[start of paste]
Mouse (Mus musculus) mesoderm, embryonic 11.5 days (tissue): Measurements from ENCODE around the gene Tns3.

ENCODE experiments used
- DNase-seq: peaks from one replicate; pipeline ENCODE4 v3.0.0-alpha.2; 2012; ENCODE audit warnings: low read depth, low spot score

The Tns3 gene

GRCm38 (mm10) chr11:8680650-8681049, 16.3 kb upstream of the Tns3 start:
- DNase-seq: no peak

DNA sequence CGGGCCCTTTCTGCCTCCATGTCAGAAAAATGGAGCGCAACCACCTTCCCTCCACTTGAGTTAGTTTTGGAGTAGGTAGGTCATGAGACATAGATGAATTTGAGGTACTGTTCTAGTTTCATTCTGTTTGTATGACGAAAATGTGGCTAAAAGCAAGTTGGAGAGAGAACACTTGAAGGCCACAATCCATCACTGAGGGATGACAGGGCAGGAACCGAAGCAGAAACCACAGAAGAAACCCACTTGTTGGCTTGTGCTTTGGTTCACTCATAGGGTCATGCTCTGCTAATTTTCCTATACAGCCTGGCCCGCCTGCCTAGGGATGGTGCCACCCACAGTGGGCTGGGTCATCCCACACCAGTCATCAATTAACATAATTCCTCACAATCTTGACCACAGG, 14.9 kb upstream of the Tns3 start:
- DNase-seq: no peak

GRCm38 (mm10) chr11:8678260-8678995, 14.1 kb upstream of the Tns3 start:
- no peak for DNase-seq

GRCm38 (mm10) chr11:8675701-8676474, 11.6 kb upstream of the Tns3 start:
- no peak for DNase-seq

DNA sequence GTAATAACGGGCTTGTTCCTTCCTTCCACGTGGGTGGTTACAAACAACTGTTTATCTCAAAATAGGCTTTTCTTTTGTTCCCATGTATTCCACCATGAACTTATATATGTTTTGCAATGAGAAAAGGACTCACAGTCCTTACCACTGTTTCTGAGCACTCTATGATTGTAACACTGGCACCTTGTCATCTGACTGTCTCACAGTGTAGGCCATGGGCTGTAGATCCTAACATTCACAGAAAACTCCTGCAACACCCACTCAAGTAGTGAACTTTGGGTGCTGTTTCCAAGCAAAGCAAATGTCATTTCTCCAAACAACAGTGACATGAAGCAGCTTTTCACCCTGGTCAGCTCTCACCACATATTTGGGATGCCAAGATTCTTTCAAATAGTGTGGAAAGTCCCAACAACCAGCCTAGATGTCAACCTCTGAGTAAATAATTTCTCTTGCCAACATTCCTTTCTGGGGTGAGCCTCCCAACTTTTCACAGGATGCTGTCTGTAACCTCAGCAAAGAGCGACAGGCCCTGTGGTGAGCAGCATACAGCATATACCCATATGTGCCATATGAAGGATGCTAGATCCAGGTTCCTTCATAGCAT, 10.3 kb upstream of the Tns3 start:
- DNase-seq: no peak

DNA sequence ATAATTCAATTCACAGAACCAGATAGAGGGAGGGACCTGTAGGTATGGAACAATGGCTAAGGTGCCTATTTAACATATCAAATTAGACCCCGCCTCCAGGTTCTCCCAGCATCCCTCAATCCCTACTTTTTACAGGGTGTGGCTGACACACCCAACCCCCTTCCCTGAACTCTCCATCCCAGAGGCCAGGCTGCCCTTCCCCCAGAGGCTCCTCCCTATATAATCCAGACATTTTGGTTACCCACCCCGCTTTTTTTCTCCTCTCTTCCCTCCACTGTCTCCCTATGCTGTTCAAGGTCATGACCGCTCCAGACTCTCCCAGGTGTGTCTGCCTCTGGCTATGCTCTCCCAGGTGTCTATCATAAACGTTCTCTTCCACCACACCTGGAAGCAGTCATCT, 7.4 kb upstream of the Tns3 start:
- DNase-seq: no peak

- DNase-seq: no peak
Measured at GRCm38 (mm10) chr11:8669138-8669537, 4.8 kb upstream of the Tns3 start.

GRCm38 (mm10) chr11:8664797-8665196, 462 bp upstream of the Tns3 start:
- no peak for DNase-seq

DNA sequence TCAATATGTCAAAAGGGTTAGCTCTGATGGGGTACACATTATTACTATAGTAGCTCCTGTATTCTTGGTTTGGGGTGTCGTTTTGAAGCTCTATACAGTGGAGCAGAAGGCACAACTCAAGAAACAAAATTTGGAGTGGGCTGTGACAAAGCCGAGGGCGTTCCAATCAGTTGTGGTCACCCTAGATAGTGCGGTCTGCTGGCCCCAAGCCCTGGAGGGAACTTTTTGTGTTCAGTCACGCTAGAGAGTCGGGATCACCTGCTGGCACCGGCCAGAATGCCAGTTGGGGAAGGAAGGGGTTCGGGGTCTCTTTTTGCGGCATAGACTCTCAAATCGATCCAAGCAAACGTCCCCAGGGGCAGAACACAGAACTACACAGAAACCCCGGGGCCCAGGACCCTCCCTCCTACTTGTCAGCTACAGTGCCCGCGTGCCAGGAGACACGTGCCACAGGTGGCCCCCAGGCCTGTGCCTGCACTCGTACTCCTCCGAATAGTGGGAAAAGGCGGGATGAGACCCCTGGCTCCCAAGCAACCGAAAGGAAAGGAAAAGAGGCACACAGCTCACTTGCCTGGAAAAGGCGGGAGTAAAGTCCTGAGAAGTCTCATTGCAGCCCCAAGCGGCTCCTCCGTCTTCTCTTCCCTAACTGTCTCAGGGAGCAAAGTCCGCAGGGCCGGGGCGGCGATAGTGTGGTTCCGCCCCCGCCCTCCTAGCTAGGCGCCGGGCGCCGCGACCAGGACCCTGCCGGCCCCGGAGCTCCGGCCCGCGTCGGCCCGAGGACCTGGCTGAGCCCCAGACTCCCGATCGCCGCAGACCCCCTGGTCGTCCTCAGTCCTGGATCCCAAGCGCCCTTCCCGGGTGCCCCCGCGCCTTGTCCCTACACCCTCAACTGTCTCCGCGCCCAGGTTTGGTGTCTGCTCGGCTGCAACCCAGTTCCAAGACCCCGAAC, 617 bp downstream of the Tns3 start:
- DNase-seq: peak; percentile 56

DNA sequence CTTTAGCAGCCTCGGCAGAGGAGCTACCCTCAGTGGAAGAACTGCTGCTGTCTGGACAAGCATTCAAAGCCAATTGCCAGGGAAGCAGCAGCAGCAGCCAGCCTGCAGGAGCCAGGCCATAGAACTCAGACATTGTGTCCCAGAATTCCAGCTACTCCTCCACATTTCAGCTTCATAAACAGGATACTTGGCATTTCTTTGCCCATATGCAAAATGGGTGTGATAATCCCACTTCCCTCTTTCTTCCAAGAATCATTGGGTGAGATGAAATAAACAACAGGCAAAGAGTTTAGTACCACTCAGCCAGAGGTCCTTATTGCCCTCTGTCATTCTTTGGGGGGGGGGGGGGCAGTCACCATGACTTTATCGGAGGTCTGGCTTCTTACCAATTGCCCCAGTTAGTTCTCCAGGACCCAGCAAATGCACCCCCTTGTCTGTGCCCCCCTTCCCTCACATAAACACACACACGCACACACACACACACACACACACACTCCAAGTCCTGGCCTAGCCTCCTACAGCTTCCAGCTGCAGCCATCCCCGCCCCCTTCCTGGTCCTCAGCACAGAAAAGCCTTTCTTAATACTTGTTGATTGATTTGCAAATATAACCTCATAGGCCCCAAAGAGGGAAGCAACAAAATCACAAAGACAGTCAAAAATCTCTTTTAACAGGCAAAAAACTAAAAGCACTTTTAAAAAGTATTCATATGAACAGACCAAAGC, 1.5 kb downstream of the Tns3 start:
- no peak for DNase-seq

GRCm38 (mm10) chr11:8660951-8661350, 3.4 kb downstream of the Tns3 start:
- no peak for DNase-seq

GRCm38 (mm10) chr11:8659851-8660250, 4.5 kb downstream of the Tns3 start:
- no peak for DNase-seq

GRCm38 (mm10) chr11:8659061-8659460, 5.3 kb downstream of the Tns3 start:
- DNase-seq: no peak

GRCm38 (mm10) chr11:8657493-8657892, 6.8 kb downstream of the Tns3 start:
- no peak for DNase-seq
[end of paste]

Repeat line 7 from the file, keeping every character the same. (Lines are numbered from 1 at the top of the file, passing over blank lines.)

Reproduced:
DNA sequence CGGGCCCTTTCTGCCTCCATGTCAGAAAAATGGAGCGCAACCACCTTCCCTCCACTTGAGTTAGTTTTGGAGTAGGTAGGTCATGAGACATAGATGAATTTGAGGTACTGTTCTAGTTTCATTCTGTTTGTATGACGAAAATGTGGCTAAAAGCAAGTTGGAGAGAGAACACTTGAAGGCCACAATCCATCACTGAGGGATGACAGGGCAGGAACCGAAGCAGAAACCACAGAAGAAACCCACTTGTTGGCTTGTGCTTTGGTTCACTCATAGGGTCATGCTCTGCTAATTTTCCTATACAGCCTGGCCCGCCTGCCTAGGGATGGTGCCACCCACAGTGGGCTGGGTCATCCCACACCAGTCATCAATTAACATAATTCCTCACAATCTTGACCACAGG, 14.9 kb upstream of the Tns3 start: